ETA: I am trying to find ways to focus the bulk of our time on things that add value and doing those things well vs. spreading ourselves thin on tasks that offer little long-term benefit.

Edited by Jazzy
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I kind of did that with some curriculum choices.

 

We did not use Classical Writing although I thought it was the best thing since sliced bread.  But we used as much less labor intensive writing program that was awfully good, and it was fine.  (FINE, I tell you!)

 

We did not do those cute file folder presentations until DD was old enough to design her own and cut everything out herself.  Because she would not have enjoyed it nearly as much if someone just gave her a bunch of stuff to glue in, and she wouldn't have learned anything from it, and it would have taken a lot of my time.

 

OTOH, we did sit around and discuss stories and history and books and poetry, a lot.  Totally worth the time.  Totally enjoyable.

 

We opted out of the local gold standard weekly science experiment/demo program, because it was so noisy that DD got totally distracted and didn't learn anything from it.  That one killed me, but there you have it.  But we would drive an hour to a science demo field trip at a superb children's science museum, and see 4 experiments in a quiet setting, and actually learn the material, and stay there for the rest of the day, soaking up other great hands on learning.  Doing something like this at least once a month, usually more, added up to quite a bit of science, albeit in long day bundles rather than spread out.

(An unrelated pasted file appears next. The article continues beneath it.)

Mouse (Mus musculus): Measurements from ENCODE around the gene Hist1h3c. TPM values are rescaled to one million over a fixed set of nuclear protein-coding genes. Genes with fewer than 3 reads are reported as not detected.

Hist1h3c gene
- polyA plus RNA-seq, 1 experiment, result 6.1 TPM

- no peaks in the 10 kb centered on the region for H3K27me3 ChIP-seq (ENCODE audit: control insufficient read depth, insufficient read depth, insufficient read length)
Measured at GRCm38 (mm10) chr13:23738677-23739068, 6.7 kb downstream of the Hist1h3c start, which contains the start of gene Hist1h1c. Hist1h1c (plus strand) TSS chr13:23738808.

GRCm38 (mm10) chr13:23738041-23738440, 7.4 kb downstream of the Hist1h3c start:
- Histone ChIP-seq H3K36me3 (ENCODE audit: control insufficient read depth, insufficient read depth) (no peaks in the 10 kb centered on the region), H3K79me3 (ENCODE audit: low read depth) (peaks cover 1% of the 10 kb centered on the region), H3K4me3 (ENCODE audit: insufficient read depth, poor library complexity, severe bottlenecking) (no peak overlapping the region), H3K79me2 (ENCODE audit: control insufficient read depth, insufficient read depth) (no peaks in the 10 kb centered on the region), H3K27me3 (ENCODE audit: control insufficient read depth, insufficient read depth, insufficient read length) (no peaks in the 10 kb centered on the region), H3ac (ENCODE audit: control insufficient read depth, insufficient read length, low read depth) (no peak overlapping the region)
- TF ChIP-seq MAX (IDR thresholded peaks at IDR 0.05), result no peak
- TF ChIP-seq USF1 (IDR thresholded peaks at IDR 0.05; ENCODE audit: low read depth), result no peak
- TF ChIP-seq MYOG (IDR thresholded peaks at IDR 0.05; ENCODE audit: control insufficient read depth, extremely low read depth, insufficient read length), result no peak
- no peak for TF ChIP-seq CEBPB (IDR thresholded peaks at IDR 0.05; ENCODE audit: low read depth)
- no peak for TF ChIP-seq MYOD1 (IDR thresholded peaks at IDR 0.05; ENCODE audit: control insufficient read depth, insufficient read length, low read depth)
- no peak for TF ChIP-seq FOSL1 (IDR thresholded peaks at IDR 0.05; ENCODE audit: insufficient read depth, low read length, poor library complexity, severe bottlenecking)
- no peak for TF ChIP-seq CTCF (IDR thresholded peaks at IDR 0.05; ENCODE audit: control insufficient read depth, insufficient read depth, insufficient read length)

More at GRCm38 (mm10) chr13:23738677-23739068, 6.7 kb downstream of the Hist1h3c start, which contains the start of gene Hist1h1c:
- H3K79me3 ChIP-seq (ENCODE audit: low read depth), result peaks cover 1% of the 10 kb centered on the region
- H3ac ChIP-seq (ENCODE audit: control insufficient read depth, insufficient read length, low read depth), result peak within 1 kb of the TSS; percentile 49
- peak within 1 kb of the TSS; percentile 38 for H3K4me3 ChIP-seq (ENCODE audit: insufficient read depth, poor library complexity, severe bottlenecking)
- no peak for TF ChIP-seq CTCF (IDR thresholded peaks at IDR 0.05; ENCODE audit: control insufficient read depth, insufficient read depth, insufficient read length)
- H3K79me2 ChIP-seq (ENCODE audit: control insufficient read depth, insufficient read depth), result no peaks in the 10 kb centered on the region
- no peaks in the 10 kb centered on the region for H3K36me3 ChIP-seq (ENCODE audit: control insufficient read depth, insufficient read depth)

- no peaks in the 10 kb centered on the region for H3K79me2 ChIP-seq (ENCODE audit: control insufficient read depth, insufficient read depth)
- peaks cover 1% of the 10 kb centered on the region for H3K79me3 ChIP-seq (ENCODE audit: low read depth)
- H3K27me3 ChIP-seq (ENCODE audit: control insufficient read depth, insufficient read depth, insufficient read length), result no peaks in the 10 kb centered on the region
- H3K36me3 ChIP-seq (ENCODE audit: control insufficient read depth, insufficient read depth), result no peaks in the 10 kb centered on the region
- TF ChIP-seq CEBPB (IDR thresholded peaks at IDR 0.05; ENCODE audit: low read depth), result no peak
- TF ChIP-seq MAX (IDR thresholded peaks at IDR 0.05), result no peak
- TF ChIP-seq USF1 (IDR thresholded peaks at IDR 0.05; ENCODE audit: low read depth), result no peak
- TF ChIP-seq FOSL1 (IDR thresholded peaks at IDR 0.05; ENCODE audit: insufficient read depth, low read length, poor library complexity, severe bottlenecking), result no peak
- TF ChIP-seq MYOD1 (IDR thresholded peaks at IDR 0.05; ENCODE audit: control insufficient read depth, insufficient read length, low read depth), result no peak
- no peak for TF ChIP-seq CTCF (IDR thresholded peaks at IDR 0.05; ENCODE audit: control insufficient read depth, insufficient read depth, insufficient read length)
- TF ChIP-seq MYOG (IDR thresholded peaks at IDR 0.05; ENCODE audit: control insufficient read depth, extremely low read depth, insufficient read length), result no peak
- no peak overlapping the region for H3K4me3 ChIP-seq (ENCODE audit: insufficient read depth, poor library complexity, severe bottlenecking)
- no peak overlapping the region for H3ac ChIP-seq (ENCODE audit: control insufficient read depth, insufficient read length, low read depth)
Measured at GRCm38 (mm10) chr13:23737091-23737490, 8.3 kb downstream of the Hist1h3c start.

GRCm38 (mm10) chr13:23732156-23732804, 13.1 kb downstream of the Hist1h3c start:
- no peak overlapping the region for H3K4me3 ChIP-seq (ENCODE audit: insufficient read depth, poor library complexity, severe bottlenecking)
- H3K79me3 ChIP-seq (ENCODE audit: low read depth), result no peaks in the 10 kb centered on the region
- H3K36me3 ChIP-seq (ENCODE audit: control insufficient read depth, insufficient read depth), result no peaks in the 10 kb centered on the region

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I was just thinking about this the other day. I might have even posted about it in a private forum. It is hazy, but I remember dwelling on it and thinking about whether is was 80/20 or 90/10.

 

So much happens with so little effort. But when we get into competitive schooling, even 1% is critical and it takes like 99% to close up that 1%. Is it worth it?

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I don't know what this is supposed to mean in a  homeschool context.

How do we define "80% of the achievement"? What is 100% supposed to be? The maximum (of what, precisely?) that is possible?  The maxiumum that is possible for this particular child? How would we even measure?

Likewise, what does "20% of the effort" mean? Does "effort" equal "time spent"? 

 

Before we define what we are talking about, statements like this are platitudes.